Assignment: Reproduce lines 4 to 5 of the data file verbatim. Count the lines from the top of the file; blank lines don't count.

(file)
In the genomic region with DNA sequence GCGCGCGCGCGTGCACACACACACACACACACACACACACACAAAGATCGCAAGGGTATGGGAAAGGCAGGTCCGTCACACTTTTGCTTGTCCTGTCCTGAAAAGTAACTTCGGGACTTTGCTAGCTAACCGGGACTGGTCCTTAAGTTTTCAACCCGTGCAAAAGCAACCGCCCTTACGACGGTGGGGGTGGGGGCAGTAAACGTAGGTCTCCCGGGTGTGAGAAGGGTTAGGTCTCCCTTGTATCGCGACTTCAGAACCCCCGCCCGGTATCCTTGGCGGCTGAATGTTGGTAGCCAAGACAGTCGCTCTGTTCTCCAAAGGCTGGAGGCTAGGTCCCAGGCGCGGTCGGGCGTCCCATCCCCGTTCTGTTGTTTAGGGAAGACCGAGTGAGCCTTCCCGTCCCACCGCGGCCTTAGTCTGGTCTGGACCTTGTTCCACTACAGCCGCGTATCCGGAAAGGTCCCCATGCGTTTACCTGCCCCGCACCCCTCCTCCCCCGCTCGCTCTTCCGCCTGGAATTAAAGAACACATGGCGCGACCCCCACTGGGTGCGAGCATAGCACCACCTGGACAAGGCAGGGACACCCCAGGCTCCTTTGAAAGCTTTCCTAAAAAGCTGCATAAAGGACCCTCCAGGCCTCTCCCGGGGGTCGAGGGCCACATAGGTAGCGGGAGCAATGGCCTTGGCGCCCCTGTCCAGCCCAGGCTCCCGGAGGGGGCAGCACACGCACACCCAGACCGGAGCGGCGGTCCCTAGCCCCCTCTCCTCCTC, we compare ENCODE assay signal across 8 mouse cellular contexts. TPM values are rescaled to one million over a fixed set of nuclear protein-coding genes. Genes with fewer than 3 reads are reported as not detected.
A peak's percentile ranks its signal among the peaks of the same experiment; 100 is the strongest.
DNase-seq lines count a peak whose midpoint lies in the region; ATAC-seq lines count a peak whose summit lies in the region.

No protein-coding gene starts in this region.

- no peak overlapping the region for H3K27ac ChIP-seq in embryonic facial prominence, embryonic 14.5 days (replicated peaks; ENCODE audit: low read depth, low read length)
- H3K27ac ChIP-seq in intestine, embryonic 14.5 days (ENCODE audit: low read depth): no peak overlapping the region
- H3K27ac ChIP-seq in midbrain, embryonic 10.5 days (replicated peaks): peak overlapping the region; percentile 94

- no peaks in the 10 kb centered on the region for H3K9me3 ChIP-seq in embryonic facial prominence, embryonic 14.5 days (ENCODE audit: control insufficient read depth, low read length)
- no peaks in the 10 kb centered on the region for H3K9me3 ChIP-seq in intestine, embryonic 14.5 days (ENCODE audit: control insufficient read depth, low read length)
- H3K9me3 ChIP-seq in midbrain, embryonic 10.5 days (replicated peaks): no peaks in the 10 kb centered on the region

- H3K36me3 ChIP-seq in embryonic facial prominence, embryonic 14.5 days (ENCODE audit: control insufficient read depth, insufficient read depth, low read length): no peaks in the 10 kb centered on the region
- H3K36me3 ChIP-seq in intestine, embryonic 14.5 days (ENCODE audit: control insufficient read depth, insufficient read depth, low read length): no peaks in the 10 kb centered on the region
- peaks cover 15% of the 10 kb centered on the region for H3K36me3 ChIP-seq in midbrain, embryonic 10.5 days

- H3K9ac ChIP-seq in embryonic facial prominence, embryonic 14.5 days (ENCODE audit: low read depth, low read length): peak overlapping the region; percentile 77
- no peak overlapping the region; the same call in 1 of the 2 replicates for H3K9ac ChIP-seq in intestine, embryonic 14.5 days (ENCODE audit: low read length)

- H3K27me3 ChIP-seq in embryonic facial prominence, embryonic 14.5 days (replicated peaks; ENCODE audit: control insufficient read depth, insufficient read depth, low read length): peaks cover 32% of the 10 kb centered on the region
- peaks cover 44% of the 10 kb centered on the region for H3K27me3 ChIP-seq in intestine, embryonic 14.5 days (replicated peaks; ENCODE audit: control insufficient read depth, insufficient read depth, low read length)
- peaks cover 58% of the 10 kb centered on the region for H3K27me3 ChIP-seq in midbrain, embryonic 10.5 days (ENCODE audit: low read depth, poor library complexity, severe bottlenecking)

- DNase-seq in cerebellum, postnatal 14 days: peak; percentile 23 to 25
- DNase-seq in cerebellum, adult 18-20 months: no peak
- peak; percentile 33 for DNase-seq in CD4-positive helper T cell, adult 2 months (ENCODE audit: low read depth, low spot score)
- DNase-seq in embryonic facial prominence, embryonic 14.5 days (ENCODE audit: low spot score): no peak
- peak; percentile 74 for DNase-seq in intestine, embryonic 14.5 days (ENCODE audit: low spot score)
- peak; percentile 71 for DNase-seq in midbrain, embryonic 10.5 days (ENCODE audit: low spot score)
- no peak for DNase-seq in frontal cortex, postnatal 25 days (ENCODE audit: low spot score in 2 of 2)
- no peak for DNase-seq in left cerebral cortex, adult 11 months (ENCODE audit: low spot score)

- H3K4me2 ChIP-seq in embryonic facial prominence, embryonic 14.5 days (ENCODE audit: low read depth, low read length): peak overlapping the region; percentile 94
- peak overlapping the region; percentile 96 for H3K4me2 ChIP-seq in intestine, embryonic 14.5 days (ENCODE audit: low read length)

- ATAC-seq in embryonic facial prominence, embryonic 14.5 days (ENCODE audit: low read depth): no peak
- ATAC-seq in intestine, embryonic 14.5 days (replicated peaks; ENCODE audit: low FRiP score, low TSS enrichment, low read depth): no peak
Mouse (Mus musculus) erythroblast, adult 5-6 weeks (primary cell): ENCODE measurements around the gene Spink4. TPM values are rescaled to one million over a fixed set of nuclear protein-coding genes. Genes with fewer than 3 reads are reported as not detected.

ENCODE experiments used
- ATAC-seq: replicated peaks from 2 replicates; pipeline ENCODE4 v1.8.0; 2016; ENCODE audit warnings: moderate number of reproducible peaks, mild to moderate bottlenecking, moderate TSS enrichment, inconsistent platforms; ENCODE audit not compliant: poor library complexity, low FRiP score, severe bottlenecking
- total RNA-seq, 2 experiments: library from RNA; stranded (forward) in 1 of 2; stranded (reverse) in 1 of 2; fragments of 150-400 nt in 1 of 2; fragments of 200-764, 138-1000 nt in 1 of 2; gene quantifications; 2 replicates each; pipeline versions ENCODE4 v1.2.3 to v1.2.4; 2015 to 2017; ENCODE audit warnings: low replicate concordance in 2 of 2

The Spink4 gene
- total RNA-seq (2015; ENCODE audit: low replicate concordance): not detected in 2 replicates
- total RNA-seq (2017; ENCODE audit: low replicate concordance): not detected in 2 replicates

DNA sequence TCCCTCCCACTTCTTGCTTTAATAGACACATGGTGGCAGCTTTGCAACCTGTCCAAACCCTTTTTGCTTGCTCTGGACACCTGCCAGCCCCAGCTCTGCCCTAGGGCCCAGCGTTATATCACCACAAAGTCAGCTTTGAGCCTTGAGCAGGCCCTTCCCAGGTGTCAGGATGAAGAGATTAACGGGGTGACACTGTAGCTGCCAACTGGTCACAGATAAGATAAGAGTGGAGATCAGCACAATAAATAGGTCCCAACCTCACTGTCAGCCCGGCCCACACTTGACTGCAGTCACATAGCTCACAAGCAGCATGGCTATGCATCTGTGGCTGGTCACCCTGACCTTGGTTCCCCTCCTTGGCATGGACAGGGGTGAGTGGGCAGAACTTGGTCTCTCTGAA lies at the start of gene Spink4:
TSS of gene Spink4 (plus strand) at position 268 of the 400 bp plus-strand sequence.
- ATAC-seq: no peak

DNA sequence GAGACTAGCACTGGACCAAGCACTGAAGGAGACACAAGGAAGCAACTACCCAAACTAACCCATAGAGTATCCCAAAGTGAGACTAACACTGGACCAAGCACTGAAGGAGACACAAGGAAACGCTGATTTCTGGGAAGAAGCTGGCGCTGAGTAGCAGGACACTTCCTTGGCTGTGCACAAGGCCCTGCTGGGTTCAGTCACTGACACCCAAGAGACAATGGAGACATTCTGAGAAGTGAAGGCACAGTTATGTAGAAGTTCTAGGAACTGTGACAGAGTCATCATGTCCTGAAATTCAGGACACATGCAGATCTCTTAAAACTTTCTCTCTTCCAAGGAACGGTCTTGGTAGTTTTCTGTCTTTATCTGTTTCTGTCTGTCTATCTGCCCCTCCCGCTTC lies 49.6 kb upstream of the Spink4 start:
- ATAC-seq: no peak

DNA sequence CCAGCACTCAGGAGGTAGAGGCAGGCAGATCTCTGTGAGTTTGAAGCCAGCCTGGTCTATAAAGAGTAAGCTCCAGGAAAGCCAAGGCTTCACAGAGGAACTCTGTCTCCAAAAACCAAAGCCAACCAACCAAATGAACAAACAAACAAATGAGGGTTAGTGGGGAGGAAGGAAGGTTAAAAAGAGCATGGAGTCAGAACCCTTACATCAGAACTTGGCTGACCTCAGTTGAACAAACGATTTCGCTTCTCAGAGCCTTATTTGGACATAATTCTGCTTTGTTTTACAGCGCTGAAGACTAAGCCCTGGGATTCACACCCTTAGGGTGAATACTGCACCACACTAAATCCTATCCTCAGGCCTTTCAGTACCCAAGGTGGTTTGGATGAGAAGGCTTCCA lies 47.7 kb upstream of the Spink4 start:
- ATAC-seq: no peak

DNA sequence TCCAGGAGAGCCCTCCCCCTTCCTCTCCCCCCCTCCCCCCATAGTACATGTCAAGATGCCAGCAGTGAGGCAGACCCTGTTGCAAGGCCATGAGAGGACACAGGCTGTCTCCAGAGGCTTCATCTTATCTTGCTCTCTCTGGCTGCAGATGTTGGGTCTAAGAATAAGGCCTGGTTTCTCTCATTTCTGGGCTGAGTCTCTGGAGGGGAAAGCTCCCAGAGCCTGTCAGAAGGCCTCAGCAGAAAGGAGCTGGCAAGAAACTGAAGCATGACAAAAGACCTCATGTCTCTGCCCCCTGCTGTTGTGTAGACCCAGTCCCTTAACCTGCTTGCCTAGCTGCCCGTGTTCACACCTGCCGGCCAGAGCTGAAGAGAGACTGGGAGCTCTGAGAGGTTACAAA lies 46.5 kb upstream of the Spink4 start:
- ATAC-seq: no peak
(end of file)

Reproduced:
No protein-coding gene starts in this region.

- no peak overlapping the region for H3K27ac ChIP-seq in embryonic facial prominence, embryonic 14.5 days (replicated peaks; ENCODE audit: low read depth, low read length)